Timezone: »

Designing Counterfactual Generators using Deep Model Inversion
Jayaraman Thiagarajan · Vivek Sivaraman Narayanaswamy · Deepta Rajan · Jia Liang · Akshay Chaudhari · Andreas Spanias

Fri Dec 10 08:30 AM -- 10:00 AM (PST) @

Explanation techniques that synthesize small, interpretable changes to a given image while producing desired changes in the model prediction have become popular for introspecting black-box models. Commonly referred to as counterfactuals, the synthesized explanations are required to contain discernible changes (for easy interpretability) while also being realistic (consistency to the data manifold). In this paper, we focus on the case where we have access only to the trained deep classifier and not the actual training data. While the problem of inverting deep models to synthesize images from the training distribution has been explored, our goal is to develop a deep inversion approach to generate counterfactual explanations for a given query image. Despite their effectiveness in conditional image synthesis, we show that existing deep inversion methods are insufficient for producing meaningful counterfactuals. We propose DISC (Deep Inversion for Synthesizing Counterfactuals) that improves upon deep inversion by utilizing (a) stronger image priors, (b) incorporating a novel manifold consistency objective and (c) adopting a progressive optimization strategy. We find that, in addition to producing visually meaningful explanations, the counterfactuals from DISC are effective at learning classifier decision boundaries and are robust to unknown test-time corruptions.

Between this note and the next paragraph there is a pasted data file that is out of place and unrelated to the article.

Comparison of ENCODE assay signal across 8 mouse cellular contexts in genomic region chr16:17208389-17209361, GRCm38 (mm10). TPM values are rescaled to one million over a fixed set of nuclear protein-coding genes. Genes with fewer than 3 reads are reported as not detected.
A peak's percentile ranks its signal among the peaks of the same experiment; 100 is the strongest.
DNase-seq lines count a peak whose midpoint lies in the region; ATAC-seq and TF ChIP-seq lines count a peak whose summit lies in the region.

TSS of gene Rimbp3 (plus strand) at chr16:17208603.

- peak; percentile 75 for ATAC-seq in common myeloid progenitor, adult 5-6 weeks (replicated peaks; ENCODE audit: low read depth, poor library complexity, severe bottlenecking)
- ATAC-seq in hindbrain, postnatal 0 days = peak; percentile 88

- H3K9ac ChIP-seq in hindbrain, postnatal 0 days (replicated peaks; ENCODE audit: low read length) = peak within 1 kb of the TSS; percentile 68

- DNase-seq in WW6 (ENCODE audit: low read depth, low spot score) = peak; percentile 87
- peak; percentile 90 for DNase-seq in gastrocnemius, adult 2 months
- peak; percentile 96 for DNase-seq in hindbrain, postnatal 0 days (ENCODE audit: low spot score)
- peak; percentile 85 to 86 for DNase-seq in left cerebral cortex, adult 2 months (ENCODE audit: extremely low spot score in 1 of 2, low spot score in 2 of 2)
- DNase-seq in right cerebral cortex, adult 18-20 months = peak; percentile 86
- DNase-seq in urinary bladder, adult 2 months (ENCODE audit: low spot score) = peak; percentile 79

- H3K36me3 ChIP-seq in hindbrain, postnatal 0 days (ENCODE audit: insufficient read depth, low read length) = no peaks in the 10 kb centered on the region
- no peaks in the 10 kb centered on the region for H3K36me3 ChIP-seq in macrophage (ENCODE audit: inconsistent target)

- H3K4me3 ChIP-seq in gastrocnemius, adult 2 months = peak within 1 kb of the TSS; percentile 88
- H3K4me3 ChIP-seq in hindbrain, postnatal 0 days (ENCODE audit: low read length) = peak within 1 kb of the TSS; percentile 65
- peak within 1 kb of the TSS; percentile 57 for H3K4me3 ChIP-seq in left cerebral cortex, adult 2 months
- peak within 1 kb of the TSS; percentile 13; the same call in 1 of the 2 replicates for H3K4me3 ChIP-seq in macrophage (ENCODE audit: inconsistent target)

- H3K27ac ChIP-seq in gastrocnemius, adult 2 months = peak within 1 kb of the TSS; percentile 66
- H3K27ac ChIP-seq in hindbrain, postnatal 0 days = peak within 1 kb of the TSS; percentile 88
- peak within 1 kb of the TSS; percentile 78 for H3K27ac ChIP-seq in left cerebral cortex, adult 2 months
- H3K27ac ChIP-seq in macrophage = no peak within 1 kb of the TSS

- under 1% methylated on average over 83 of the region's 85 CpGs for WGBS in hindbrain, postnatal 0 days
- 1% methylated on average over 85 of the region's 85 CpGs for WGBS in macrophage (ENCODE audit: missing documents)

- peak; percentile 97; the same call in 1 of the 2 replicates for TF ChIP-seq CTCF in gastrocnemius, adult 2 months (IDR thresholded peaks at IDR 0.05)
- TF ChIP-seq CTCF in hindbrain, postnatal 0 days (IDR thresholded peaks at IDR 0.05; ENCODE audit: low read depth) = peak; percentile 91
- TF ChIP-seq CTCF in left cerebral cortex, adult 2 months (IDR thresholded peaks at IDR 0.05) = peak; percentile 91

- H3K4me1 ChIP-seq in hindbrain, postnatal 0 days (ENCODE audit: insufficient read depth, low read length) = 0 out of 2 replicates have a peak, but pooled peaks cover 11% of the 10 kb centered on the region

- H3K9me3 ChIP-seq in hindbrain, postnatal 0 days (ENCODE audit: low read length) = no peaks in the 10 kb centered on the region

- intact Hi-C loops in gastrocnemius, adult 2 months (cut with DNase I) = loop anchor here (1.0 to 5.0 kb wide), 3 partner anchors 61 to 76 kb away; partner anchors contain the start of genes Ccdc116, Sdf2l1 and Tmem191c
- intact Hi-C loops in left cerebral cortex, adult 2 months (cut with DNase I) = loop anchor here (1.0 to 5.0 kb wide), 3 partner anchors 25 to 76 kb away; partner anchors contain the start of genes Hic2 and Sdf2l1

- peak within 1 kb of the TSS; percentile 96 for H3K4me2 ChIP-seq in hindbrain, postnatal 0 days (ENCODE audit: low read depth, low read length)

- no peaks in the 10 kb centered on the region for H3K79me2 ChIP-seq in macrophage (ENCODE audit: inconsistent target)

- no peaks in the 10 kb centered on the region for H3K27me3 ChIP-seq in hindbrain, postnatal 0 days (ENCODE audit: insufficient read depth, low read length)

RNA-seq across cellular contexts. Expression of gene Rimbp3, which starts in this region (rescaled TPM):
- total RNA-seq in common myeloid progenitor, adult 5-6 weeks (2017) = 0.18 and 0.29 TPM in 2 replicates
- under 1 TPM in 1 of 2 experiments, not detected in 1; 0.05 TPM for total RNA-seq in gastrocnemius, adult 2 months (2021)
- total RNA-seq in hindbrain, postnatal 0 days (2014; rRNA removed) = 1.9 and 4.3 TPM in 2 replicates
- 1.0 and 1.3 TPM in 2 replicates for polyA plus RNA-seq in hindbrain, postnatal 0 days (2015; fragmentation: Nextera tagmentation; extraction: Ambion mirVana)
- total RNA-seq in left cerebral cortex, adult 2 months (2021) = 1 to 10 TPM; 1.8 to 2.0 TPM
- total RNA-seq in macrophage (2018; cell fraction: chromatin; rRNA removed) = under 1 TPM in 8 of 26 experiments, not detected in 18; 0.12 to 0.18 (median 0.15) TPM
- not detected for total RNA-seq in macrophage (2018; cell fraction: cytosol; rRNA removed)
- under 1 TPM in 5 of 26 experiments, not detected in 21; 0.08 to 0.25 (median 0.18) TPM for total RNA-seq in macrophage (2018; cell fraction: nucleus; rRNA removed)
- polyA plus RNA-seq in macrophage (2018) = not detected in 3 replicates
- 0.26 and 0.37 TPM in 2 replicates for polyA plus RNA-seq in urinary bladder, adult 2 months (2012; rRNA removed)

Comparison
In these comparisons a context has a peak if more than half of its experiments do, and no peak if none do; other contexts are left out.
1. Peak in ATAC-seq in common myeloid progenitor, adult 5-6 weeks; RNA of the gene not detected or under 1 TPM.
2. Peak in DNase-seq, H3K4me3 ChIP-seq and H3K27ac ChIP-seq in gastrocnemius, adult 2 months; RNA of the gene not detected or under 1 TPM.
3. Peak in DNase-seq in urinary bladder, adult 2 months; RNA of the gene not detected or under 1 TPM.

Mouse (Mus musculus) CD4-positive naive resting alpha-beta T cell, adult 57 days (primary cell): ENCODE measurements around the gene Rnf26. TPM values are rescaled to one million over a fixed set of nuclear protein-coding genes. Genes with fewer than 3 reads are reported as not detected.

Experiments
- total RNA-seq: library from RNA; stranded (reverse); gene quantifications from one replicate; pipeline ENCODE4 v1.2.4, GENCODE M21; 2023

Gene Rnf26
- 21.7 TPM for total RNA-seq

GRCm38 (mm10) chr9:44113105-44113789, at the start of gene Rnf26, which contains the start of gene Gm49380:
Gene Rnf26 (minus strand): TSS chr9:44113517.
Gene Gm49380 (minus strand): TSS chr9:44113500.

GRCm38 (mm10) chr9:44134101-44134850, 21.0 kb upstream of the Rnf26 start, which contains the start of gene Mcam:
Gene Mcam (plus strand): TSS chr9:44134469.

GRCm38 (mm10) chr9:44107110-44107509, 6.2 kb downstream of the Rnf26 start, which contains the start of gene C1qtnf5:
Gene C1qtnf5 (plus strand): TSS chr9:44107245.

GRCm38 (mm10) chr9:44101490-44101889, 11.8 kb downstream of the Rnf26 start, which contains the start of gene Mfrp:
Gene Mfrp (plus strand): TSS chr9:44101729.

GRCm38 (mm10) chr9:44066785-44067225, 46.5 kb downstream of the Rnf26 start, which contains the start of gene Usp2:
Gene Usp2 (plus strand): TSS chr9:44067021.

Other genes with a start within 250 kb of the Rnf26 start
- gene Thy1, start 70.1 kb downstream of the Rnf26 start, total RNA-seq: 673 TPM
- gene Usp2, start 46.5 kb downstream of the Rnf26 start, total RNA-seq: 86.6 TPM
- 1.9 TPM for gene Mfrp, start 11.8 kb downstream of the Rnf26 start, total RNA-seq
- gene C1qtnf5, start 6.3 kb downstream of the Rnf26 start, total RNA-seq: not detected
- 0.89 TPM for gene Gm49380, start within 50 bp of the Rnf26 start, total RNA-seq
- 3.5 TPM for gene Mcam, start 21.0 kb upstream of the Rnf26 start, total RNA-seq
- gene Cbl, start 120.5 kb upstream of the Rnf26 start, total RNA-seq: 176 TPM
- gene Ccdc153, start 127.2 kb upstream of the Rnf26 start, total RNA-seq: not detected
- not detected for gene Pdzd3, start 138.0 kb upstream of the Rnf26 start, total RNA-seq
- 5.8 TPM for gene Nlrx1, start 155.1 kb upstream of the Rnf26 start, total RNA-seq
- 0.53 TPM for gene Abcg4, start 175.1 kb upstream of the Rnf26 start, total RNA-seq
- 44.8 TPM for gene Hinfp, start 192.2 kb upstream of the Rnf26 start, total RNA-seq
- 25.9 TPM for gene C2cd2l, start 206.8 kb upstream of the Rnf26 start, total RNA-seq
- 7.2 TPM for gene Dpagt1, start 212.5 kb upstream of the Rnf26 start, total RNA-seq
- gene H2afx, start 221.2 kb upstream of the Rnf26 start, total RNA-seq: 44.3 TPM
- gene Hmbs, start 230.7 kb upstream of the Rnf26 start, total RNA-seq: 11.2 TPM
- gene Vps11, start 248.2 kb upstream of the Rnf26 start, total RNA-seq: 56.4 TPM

Author Information

Jayaraman Thiagarajan (Lawrence Livermore National Laboratory)
Vivek Sivaraman Narayanaswamy (Arizona State University)
Deepta Rajan (IBM, International Business Machines)
Jia Liang (Stanford University)
Akshay Chaudhari (Stanford University)
Andreas Spanias (ASU)

Andreas Spanias is Professor in the School of Electrical, Computer, and Energy Engineering at Arizona State University (ASU). He is also the director of the Sensor Signal and Information Processing (SenSIP) center and the founder of the SenSIP industry consortium (also an NSF I/UCRC site). His research interests are in the areas of adaptive signal processing, speech processing, machine learning and sensor systems. He and his student team developed the computer simulation software Java-DSP and its award-winning iPhone/iPad and Android versions. He is author of two textbooks: Audio Processing and Coding by Wiley and DSP; An Interactive Approach (2nd Ed.). He contributed to more than 350 papers, 11 monographs 11 full patents, 10 provisional patents and 12 patent pre-disclosures. He served as Associate Editor of the IEEE Transactions on Signal Processing and as General Co-chair of IEEE ICASSP-99. He also served as the IEEE Signal Processing Vice-President for Conferences. Andreas Spanias is co-recipient of the 2002 IEEE Donald G. Fink paper prize award and was elected Fellow of the IEEE in 2003. He served as Distinguished Lecturer for the IEEE Signal processing society in 2004. He is a series editor for the Morgan and Claypool lecture series on algorithms and software. He received the 2018 IEEE Phoenix Chapter award with citation: “For significant innovations and patents in signal processing for sensor systems.” He also received the 2018 IEEE Region 6 Outstanding Educator Award (across 12 states) with citation: “For outstanding research and education contributions in signal processing.” He was elected recently to Senior Member of the National Academy of Inventors (NAI).

More from the Same Authors